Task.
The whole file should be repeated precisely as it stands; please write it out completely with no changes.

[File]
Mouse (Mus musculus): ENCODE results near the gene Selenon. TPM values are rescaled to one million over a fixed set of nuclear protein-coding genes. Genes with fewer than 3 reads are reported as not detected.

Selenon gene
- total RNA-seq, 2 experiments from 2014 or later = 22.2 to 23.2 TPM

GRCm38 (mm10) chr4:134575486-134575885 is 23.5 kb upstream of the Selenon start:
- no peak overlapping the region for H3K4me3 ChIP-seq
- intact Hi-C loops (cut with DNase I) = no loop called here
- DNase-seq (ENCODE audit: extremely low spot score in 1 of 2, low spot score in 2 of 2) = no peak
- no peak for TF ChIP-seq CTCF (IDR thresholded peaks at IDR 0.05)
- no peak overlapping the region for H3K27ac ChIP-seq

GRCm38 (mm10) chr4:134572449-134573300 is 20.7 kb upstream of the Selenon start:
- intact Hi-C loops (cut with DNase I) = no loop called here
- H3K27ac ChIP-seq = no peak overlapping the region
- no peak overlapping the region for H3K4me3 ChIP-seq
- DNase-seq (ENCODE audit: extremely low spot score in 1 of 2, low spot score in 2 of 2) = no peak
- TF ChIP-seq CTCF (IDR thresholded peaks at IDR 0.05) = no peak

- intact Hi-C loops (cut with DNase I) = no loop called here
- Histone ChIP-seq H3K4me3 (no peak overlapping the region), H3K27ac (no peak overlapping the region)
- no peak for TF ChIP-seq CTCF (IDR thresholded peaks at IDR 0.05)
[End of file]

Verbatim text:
Mouse (Mus musculus): ENCODE results near the gene Selenon. TPM values are rescaled to one million over a fixed set of nuclear protein-coding genes. Genes with fewer than 3 reads are reported as not detected.

Selenon gene
- total RNA-seq, 2 experiments from 2014 or later = 22.2 to 23.2 TPM

GRCm38 (mm10) chr4:134575486-134575885 is 23.5 kb upstream of the Selenon start:
- no peak overlapping the region for H3K4me3 ChIP-seq
- intact Hi-C loops (cut with DNase I) = no loop called here
- DNase-seq (ENCODE audit: extremely low spot score in 1 of 2, low spot score in 2 of 2) = no peak
- no peak for TF ChIP-seq CTCF (IDR thresholded peaks at IDR 0.05)
- no peak overlapping the region for H3K27ac ChIP-seq

GRCm38 (mm10) chr4:134572449-134573300 is 20.7 kb upstream of the Selenon start:
- intact Hi-C loops (cut with DNase I) = no loop called here
- H3K27ac ChIP-seq = no peak overlapping the region
- no peak overlapping the region for H3K4me3 ChIP-seq
- DNase-seq (ENCODE audit: extremely low spot score in 1 of 2, low spot score in 2 of 2) = no peak
- TF ChIP-seq CTCF (IDR thresholded peaks at IDR 0.05) = no peak

- intact Hi-C loops (cut with DNase I) = no loop called here
- Histone ChIP-seq H3K4me3 (no peak overlapping the region), H3K27ac (no peak overlapping the region)
- no peak for TF ChIP-seq CTCF (IDR thresholded peaks at IDR 0.05)